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Rejection of EPA Smog Regulation a Victory for Job Creators and the Economy

Washington, DC – Congressman Bill Shuster issued the following statement after learning the White House has shelved a controversial smog regulation that would have added new regulatory burdens on Pennsylvania businesses during a recession.

“I support efforts to clean the air and protect the environment, but these improvements must strike a balance with economic reality. Businesses across Pennsylvania are still struggling to meet existing air quality mandates.  This new regulation would transfer a cost anywhere between $19 and $90 billion onto local economies, burdening small businesses with new costs in a recession.

“The rejection of this ruling is a victory for businesses and consumers as the costs of this new regulation would have been passed onto them in the form of higher prices and utility rates.  I commend President Obama for shelving this regulation in the face of opposition from environmental pressure groups.”

Background:

Article detailing the regulation in The Hill: White House shelves smog rule in huge defeat for green groups

On May 21, 2010 Congressman Shuster sent a letter to EPA Administrator Lisa Jackson urging her to reject new mandates on air quality. 

Text of the Letter:

May 21, 2010
Ms. Lisa Jackson
Administrator, US Environmental Protection Agency
1200 Pennsylvania Avenue, N.W.
Washington, DC 20460

Dear Ms. Jackson:

I am contacting you regarding the Environmental Protection Agency’s proposed ruling under the Ozone National Ambient Air Quality Standards (NAAQS), which would lower the federal standard for county ground-level ozone from the 2008 mandate of 75 ppb to 60-70 ppb.  I have heard concerns from many of my constituents regarding the economic burden this new mandate would place on counties in my congressional district and across the country.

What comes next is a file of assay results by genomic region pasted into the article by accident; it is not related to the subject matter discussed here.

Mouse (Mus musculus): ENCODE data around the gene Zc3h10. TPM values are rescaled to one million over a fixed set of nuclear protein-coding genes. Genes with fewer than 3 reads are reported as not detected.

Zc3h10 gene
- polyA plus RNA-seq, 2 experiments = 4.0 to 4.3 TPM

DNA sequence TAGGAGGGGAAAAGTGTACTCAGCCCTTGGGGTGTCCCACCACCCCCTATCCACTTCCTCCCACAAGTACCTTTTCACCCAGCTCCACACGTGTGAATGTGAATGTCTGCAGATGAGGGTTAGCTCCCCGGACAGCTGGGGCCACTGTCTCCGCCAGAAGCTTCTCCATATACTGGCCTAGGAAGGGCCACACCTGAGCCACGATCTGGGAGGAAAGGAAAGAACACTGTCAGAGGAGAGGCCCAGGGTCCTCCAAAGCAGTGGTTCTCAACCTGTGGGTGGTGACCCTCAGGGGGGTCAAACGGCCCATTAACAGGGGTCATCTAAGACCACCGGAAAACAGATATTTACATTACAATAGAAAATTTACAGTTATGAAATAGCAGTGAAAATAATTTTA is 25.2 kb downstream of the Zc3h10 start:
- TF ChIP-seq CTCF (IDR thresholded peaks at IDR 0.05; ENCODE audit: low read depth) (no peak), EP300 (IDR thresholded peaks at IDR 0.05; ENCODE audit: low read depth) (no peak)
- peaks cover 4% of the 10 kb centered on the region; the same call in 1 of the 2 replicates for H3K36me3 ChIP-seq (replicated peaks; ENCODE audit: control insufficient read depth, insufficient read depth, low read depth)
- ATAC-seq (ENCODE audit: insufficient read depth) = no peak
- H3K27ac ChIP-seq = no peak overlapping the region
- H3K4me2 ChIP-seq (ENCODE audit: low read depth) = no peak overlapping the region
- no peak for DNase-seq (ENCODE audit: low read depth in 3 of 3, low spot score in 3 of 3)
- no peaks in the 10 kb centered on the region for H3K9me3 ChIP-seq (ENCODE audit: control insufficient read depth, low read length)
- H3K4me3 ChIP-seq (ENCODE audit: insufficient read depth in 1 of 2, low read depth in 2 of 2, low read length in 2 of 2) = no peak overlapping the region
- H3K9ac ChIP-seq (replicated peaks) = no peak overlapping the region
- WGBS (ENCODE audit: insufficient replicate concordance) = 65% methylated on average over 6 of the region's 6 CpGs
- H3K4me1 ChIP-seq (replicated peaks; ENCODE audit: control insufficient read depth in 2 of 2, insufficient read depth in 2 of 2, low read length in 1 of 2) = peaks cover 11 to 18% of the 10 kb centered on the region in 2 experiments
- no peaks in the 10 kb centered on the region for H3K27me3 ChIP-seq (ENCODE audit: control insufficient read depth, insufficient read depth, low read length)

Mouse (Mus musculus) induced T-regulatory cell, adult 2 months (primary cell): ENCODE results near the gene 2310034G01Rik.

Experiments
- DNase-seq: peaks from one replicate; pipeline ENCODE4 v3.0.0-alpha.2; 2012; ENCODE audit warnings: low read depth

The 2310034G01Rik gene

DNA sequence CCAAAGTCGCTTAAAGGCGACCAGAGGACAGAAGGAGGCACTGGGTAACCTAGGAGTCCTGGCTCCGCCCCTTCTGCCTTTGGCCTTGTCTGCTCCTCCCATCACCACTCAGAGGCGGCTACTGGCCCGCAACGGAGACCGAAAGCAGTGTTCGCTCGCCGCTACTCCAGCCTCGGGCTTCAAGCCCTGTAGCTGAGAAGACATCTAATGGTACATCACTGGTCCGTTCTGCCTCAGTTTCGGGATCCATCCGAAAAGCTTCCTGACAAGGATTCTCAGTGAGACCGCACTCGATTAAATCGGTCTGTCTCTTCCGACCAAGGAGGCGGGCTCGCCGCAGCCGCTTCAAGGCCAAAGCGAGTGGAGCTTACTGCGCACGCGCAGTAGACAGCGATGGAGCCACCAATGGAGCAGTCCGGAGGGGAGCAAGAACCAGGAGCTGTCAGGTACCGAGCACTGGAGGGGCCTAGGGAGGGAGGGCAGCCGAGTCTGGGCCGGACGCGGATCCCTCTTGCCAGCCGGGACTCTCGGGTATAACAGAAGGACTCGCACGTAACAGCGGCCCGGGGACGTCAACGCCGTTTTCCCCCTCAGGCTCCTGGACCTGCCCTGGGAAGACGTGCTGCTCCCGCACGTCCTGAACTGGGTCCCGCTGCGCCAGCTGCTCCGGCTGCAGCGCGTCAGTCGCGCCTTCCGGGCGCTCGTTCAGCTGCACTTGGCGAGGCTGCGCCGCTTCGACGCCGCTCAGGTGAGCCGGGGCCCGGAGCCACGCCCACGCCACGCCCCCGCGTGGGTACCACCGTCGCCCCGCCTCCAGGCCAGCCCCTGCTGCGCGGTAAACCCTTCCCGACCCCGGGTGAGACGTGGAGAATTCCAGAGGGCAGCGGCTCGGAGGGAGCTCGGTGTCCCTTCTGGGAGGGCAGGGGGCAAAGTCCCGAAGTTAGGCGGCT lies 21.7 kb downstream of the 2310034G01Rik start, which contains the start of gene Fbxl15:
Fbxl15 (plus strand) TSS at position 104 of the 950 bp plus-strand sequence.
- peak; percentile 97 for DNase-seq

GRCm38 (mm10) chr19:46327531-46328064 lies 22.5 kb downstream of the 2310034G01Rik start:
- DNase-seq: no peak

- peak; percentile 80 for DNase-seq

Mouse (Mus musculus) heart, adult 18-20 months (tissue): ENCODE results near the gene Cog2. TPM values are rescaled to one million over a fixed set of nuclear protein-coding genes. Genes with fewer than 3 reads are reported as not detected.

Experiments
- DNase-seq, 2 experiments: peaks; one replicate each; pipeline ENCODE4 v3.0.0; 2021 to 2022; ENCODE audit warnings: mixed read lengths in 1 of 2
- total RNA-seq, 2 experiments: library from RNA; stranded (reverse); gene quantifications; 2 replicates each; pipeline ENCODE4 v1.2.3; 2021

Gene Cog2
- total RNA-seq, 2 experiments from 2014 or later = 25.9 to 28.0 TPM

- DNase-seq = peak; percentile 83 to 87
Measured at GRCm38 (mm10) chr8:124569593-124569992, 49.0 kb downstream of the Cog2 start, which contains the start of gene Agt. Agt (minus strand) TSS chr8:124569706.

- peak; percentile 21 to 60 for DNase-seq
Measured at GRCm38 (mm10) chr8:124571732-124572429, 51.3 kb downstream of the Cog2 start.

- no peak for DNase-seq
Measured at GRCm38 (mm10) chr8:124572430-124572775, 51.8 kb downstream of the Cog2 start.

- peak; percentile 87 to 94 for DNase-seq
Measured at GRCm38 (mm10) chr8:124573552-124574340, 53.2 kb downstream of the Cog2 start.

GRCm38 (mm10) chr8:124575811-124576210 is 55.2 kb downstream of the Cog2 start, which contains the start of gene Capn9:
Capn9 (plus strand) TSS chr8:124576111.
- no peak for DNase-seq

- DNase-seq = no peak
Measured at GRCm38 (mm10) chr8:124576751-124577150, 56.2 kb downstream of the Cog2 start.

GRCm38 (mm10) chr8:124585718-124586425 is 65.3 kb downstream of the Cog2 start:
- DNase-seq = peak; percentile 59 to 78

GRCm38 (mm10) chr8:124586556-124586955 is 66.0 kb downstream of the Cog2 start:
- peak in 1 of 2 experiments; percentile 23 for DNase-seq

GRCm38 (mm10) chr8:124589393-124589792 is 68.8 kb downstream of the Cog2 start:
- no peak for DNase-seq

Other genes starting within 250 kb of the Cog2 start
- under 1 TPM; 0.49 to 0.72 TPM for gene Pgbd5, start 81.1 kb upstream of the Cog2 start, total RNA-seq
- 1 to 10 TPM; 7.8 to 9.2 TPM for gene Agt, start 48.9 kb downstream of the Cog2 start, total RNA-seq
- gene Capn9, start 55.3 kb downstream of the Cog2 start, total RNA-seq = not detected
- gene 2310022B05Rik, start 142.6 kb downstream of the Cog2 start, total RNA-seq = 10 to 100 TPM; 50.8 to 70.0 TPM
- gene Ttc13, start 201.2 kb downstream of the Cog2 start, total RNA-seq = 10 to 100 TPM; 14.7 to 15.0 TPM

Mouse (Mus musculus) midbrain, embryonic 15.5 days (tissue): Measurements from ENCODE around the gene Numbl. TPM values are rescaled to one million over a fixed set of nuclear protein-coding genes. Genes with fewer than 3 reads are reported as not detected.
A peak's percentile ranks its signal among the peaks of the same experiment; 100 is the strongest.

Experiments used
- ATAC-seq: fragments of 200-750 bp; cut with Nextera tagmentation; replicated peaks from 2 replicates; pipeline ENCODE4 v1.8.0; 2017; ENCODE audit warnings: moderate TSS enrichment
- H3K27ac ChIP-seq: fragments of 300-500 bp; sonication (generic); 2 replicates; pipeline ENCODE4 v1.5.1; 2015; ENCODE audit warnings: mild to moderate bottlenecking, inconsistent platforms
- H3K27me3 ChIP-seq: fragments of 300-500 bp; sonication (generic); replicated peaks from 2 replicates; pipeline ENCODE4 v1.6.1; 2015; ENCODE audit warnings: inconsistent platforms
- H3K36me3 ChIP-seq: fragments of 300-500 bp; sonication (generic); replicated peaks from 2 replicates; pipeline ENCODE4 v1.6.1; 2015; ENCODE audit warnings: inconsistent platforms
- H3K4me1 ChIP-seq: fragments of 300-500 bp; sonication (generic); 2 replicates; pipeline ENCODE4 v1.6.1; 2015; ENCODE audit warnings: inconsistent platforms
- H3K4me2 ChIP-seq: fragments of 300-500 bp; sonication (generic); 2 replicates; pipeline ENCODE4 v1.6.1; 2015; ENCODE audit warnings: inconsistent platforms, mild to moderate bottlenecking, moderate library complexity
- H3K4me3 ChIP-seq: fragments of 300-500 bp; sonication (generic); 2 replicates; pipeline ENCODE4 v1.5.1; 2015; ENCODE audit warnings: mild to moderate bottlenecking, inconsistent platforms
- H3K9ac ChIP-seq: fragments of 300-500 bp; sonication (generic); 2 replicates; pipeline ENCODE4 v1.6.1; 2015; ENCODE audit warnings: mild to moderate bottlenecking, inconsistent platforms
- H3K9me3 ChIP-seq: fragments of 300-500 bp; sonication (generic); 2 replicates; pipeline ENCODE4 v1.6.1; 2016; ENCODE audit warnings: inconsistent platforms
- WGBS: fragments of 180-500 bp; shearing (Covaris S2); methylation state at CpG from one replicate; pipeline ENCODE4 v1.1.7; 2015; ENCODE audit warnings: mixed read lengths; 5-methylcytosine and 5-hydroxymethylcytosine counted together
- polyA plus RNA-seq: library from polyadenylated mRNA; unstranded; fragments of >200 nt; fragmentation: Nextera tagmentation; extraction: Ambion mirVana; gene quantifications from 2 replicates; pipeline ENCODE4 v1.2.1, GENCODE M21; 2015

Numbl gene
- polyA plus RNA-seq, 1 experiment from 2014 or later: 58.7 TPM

Hundreds of counties across the nation are still struggling to meet the 2008 mandate.  Lowering these standards further would cause many more counties in Pennsylvania to be out of compliance and would require county governments to place new restrictions on businesses, negatively impacting job growth and economic recovery.  Lowering emissions to meet the new standard would significantly burden local economies and nationally would cost between $19 billion and $90 billion according to the EPA.  In the middle of an economic recession, with the national unemployment rate at 9.9 percent, this is not the time to increase costs on small businesses and manufacturers which are essential to providing local jobs and turning around the economy.  Further, cutting federal funding to local governments for important public works projects due to noncompliance will further stunt the economy and hurt American families.  

I certainly appreciate efforts to improve our environment and support the goal of cleaner air, and I am pleased by the 14 percent drop in ozone levels over the past 10 years.  However, the proposed stricter mandates come at a large economic cost, and at a time when so many individuals are struggling, it is vital to think about the impact of these policies from both a local and national standpoint.  I urge you to consider the potential ramifications the proposed lower mandate will have on local economies and reconsider the proposed lower standards.  Thank you in advance for your consideration.  

Sincerely,

Bill Shuster
Member of Congress